# convert a given decimal number to binary and count the consecutive 1s and display it

Problem: convert a given decimal number to binary and count the consecutive 1s and display it

Sample Case 1: The binary representation of 5 is 101, so the maximum number of consecutive 1's is 1.

Sample Case 2: The binary representation of 13 is 1101 , so the maximum number of consecutive 1's is 2.

Solution:

``````#!/bin/python3

import sys

n = int(input().strip())
result = []
counter = 1
def get_binary(num):
if num == 1:
result.append(num)
else:
result.append(num%2)
get_binary(int(num/2))

global counter
for x in range(0,len(arr)-1):
if arr[x] == 1 and (arr[x] == arr[x+1]):
counter += 1
print(counter)

get_binary(n)
``````

It doesn't pass all the sample test cases. What am I doing wrong?

• try with 115. You'll get 5, you need 3. You're counting all the arrays of 1, while you must retain the longest one. – Jean-François Fabre Jan 5 '17 at 20:57
• What cases doesn't it pass? What does it do in those cases? Please show these, as required by the posting guidelines. – Prune Jan 5 '17 at 20:57
• also this shouldn't matter with your test cases but your binary is backwards – depperm Jan 5 '17 at 20:59
• @Jean-FrançoisFabre I get 4 with this code. – roganjosh Jan 5 '17 at 21:00
• oh that's because the last 1s string is counted wrong. 4 indeed. Doubly wrong. – Jean-François Fabre Jan 5 '17 at 21:03

below is an simplified version that works

``````def func(num):
return max(map(len, bin(num)[2:].split('0')))
``````
• convert integer to binary representation `bin(num)`

• strips 0b from the binary representation `bin(num)[:2]`

• split the string on character 0 `bin(num)[2:].split('0')`

• find the string that has the maximum length and return the number

• @Jean-FrançoisFabre I updated the answer with the explanation – rogue-one Jan 5 '17 at 21:09
• I like that better. I'm out of upvotes right now (no kidding). Can you try changing the `lambda` with a simple `len` ? Will be even clearer. – Jean-François Fabre Jan 5 '17 at 21:18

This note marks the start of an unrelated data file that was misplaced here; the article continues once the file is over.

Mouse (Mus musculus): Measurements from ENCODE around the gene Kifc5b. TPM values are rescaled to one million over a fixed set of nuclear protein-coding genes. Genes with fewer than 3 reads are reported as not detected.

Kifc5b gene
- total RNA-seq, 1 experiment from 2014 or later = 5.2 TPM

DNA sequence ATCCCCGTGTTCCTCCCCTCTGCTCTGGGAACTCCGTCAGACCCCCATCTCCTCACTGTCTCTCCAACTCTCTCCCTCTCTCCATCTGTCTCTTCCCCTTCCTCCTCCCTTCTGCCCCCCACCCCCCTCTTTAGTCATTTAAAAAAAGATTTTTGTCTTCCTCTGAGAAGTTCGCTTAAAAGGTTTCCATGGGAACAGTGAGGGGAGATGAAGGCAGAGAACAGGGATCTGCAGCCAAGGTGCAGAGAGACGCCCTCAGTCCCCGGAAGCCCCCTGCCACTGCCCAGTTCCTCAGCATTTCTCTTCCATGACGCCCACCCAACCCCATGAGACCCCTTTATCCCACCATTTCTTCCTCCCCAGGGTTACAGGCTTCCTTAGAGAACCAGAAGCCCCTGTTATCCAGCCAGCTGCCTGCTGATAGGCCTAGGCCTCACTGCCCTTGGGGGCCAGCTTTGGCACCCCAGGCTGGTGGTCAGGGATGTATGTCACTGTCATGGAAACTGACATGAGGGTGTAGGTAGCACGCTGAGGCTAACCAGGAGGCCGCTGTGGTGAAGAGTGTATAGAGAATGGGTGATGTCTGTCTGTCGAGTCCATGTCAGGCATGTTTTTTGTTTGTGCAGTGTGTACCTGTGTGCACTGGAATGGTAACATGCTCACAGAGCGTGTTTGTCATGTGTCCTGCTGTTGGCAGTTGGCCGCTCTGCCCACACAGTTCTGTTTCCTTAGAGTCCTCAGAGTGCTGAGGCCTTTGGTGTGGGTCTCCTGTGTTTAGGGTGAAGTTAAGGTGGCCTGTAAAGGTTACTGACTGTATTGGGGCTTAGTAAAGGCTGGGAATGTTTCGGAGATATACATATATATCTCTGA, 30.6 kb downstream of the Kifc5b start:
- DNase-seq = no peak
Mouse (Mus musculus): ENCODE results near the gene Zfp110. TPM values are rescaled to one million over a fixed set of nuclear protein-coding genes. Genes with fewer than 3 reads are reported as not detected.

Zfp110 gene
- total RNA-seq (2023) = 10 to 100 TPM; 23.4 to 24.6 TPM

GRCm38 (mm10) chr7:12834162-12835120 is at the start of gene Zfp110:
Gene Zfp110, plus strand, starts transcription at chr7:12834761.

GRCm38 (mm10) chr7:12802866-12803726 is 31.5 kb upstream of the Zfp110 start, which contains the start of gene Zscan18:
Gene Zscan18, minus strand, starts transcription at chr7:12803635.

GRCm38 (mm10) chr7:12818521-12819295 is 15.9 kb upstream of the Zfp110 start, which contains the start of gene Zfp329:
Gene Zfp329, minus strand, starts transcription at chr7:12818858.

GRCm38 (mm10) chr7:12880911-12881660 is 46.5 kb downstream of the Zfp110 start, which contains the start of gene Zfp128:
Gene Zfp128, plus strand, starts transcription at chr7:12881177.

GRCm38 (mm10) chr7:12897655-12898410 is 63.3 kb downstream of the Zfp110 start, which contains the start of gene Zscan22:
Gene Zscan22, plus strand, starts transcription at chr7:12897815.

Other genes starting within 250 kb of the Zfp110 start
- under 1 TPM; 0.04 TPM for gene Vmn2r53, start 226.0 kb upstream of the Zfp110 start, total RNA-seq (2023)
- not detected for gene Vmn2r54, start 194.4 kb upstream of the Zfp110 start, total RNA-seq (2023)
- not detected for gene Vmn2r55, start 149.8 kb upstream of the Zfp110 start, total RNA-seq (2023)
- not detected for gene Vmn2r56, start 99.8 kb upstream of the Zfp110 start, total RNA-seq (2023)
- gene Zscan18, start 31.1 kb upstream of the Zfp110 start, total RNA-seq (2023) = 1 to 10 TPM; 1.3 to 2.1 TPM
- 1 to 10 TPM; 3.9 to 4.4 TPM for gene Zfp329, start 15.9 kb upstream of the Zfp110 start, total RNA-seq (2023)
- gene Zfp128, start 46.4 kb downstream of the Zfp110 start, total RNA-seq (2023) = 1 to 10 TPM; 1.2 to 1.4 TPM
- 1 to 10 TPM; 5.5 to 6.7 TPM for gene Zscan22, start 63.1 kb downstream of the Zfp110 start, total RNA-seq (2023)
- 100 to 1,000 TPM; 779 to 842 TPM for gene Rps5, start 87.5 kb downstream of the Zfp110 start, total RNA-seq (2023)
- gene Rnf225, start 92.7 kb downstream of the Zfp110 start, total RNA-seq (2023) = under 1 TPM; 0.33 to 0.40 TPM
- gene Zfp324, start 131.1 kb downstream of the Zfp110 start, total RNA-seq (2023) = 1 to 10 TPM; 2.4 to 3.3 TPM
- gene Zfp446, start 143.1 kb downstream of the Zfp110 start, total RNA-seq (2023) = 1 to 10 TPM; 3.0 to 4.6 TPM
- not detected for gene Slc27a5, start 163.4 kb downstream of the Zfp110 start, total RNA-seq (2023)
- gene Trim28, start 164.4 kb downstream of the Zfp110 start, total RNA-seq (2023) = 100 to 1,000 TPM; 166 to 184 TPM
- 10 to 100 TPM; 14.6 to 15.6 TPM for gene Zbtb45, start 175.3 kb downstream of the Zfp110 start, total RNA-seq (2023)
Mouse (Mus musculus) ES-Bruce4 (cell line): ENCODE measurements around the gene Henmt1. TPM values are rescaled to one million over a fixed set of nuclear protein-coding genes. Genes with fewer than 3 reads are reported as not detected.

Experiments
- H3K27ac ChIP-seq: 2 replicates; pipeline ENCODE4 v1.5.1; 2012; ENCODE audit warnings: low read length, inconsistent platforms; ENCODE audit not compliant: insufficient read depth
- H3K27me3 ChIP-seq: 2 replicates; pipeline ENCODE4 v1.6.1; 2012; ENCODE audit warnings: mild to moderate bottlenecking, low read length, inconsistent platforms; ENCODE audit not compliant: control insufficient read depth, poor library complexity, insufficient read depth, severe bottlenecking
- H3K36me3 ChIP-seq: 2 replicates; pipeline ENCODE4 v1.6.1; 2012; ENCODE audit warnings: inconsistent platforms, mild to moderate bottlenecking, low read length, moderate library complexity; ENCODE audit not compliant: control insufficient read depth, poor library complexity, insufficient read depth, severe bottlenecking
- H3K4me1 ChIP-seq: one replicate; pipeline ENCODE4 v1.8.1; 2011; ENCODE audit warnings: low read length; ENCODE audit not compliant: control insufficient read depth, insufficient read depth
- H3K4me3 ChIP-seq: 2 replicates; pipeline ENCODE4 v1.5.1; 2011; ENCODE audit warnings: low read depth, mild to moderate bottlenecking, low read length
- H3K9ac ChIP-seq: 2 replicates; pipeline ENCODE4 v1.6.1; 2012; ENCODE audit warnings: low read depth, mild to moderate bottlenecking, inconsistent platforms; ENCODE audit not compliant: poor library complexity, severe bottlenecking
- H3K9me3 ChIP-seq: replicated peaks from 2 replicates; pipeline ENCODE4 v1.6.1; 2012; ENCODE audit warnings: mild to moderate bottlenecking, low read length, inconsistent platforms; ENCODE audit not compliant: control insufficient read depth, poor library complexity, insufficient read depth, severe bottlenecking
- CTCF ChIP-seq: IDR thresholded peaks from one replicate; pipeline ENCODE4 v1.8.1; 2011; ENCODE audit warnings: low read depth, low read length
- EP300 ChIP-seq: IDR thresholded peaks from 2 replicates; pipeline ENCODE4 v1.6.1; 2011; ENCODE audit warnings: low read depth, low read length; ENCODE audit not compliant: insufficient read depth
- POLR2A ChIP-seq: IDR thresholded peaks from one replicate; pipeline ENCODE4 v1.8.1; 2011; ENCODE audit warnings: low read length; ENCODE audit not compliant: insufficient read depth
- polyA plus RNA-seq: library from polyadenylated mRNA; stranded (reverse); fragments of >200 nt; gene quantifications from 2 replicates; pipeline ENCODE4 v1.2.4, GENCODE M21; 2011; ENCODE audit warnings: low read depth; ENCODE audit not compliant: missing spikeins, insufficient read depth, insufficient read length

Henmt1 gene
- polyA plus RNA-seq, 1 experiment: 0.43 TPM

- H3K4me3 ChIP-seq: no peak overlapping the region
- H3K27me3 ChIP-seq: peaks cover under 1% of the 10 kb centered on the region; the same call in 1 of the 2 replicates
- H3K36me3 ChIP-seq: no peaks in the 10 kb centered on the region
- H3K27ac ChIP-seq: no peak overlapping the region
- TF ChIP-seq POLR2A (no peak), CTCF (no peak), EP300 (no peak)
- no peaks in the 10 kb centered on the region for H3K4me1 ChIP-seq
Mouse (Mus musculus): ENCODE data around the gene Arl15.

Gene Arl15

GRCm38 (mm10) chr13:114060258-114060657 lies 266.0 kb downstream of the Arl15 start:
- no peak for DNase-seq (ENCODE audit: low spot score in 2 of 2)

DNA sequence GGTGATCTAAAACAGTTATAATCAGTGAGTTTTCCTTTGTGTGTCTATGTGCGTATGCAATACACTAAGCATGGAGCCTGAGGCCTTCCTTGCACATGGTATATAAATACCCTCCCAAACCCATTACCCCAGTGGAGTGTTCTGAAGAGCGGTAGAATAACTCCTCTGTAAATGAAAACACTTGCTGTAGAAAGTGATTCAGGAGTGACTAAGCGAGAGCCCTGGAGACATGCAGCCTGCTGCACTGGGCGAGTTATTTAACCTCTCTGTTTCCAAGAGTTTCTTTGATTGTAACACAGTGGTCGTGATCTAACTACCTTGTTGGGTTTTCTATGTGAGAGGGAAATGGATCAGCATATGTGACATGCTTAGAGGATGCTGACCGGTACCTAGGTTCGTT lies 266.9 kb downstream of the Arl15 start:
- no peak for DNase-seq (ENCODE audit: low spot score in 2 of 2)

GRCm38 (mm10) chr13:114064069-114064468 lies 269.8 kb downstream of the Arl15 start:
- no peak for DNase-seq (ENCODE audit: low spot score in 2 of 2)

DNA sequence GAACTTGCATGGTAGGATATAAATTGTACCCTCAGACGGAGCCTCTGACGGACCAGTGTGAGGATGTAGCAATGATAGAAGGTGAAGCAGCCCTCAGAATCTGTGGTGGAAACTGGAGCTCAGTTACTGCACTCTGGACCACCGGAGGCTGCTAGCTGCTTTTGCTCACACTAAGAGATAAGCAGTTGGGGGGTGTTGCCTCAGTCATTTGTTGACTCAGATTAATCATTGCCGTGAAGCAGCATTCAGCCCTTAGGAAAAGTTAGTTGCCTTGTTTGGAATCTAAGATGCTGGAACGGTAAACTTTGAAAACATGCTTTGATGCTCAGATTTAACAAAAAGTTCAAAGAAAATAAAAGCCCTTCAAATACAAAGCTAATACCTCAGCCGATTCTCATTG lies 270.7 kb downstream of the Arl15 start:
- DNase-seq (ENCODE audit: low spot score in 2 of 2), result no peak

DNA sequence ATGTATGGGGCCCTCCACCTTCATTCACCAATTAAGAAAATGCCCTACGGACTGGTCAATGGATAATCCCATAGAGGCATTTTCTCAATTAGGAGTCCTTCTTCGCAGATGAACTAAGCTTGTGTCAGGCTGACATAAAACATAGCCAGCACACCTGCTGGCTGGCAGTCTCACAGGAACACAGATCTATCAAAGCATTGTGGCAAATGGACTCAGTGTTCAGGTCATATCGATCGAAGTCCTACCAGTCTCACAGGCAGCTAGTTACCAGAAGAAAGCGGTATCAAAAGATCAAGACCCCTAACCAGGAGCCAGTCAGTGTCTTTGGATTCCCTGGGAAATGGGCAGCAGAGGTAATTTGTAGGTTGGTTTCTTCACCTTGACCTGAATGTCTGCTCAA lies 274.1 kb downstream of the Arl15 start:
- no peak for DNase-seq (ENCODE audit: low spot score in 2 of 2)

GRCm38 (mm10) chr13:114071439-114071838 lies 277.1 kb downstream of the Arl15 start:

• @Jean-FrançoisFabre done!! thanks for the idea.. :) – rogue-one Jan 5 '17 at 21:32
• now your post is beginning to look like something good :) Those binary manipulation questions always end up by converting to a binary string and manipulate strings. This always frustrated me since I wanted to do everything with bit shifting... – Jean-François Fabre Jan 5 '17 at 21:34
• BTW I couldn't resist editing your answer to add the `return` statement :) – Jean-François Fabre Jan 5 '17 at 21:35

Here is an alternative solution using `regex`:

``````>>> import re
>>> def bn(i):
...     n = bin(i)[2:]
...     return n,max(len(j) for j in re.findall(r'1+', n))
...
>>>
>>> bn(13)
('1101', 2)
>>> bn(25)
('11001', 2)
``````

Your counter logic is incorrect in a couple of respects, M. Fabre identified the main one. The result is that you count the total quantity of follow-on 1s in all sequences combined, and add 1 from the initial value of counter. rogue-one gave you a lovely Pythonic solution. To repair this at your level of use, go into adj and fix ...

1. You don't use counter outside the function; keep it local.
2. Make a second variable that's the best string you've found so far.
3. Use counter for the current string; when you hit a 0, compare against the best so far, reset counter, and keep going.\

The central logic is something like ...

``````best = 0
counter = 0
for bit in arr:
if bit == 1:
counter += 1
else:
if counter > best:
best = counter
counter = 0

# After this loop, make one last check, in case you were on the longest
#   run of 1s when you hit the end of the bits.
# I'll leave that coding to you.
``````

This method first converts the number to a string binary representation. From there it updates a stack of longest values, and does a check to see if there is a longer value to be added. Thus you end up with a stack of values that are sorted by longest consecutive 1's. To choose the maximum, simply `pop()` from the stack.

``````def longest_consecutive_one(n):
stack = 
counter = 0
binary_num = '{0:08b}'.format(n)
length = len(binary_num) - 1
for index, character in enumerate(binary_num):
if character == "1":
counter += 1
if character == '0' or index == length:
if stack[-1] < counter:
stack.append(counter)
counter = 0
return stack.pop()
``````

Sample Output:

``````>>> longest_consecutive_one(190)
5
>>> longest_consecutive_one(10)
1
>>> longest_consecutive_one(10240)
1
>>> longest_consecutive_one(210231)
6
``````

Output of below written code will give maximum number of consecutive one's in input decimal number.

``````    n = int(raw_input().strip())
num = list((bin(n).split('b')))
num.insert(0,'0')
num.append('0')
count = 0
store = 0
for i in range(0,len(num)):
if ((num[i]) == '1'):
count+=1
elif ('0' == (num[i])) and count !=0:
if count >= store:
store = count
count = 0
print store
``````

this one uses bit magic

``````def maxConsecutiveOnes(x):

# Initialize result
count = 0

# Count the number of iterations to
# reach x = 0.
while (x!=0):

# This operation reduces length
# of every sequence of 1s by one.
x = (x & (x << 1))

count=count+1

return count

# Driver code
print(maxConsecutiveOnes(14))
print(maxConsecutiveOnes(222))
``````

the output will be 3 and 4